We ended our “discussion” agreeing to disagree. With the content of my post and also with the methods that I employed to get my message across which gave me the opportunity for a lot of reflection. Reflection that will continue long after I publish this post. Reflection that will force me to confront what I said, what I could have said, and how I articulate my thoughts and present myself. I am always pushing myself to be better, to learn more, to hone skills that I place a priority on. To listen to others, to try to see how my actions, words and behaviours effect them, and then to think about how that in turn has an effect on me.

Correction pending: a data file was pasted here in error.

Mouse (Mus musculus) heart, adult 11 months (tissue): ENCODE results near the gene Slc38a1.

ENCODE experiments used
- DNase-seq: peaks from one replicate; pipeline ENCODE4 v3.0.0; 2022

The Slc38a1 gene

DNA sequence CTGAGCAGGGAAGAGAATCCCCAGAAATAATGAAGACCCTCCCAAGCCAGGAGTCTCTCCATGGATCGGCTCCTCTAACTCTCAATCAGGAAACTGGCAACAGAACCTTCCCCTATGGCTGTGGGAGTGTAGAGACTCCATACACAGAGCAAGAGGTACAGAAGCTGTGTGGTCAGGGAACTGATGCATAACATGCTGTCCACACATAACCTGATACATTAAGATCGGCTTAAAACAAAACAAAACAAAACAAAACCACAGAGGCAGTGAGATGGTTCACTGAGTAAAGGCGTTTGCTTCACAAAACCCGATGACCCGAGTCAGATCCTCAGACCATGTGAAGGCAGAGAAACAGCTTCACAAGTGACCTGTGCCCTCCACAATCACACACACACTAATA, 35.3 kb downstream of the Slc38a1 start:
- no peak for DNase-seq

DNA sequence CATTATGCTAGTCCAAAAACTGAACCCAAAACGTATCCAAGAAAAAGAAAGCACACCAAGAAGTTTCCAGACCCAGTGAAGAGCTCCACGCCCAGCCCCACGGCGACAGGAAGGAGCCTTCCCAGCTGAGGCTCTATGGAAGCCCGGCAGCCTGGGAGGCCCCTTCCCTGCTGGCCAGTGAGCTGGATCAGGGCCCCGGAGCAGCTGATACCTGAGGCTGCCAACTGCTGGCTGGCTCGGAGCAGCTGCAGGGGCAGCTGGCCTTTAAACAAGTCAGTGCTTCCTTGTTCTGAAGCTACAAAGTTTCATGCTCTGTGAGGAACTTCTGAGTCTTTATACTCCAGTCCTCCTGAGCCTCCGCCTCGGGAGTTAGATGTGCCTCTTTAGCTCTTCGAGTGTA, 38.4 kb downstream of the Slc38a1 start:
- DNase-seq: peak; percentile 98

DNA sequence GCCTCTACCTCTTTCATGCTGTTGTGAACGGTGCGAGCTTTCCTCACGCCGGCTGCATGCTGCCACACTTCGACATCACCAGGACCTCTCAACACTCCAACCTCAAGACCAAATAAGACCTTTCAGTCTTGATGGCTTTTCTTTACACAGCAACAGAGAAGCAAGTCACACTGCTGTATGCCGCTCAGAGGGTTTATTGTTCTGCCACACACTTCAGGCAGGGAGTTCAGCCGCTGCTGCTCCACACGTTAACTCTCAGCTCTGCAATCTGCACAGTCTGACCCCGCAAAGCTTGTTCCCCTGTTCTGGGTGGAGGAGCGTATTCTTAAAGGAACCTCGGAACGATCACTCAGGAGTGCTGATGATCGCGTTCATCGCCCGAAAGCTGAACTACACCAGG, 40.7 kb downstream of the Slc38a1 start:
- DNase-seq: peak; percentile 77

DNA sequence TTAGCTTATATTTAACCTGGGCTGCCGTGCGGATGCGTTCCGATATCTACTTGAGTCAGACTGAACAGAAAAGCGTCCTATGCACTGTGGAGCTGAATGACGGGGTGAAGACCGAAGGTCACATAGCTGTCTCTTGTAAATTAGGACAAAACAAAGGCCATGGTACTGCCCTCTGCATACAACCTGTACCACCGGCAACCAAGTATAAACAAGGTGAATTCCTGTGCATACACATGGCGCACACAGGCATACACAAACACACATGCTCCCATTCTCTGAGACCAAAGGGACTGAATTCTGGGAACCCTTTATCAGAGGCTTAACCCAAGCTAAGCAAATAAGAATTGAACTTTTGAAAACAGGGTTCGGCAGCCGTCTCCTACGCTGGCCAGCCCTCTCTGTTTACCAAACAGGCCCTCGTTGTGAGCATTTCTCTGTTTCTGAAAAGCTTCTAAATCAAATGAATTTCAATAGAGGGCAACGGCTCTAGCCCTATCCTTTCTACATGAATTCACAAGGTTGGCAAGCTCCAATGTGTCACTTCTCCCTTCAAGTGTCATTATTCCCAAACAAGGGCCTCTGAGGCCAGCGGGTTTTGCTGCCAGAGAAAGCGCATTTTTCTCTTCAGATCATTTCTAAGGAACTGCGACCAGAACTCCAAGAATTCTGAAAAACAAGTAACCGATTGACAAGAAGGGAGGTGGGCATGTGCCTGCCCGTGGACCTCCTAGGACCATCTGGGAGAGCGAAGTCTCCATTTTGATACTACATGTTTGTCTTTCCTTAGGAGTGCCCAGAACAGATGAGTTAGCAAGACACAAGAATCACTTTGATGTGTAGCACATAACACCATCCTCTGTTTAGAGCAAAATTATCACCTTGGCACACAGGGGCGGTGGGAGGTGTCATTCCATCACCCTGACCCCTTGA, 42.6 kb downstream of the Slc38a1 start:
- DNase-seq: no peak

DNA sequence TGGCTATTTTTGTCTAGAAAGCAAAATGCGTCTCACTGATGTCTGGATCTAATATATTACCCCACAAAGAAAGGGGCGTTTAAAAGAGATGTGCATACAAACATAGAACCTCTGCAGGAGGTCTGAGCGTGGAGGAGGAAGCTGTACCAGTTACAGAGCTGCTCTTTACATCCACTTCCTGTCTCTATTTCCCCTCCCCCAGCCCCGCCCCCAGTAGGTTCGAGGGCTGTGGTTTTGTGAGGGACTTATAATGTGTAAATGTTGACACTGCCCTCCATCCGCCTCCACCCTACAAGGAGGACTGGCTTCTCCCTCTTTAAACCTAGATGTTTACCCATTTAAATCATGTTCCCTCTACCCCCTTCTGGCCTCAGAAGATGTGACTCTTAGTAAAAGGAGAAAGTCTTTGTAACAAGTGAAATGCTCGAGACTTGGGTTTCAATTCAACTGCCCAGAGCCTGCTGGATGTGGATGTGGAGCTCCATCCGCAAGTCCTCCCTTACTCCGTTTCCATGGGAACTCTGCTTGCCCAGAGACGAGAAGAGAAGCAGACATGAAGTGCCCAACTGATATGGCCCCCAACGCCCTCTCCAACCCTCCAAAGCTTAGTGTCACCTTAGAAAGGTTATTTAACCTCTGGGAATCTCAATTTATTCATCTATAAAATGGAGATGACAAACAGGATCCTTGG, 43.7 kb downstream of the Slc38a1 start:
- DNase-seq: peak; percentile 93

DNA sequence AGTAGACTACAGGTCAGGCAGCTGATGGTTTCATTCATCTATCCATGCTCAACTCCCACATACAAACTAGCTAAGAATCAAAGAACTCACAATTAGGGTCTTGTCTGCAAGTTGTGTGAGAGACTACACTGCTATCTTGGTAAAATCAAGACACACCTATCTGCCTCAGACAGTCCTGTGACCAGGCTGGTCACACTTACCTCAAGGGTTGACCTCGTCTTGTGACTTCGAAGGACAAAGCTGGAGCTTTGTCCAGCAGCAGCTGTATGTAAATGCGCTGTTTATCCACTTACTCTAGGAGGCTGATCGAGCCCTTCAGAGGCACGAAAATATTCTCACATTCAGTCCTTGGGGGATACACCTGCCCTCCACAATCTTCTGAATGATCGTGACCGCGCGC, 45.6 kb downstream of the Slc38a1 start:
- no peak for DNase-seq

I am grateful that I have the opportunity to explore. To push myself. To grow and develop. I am grateful that I have had the opportunity to learn and grow both in and out of academic institutions and from talented and inspiring role models. I want to express gratitude for so much, for I have many things to be grateful for. Hopefully I will remember that tomorrow.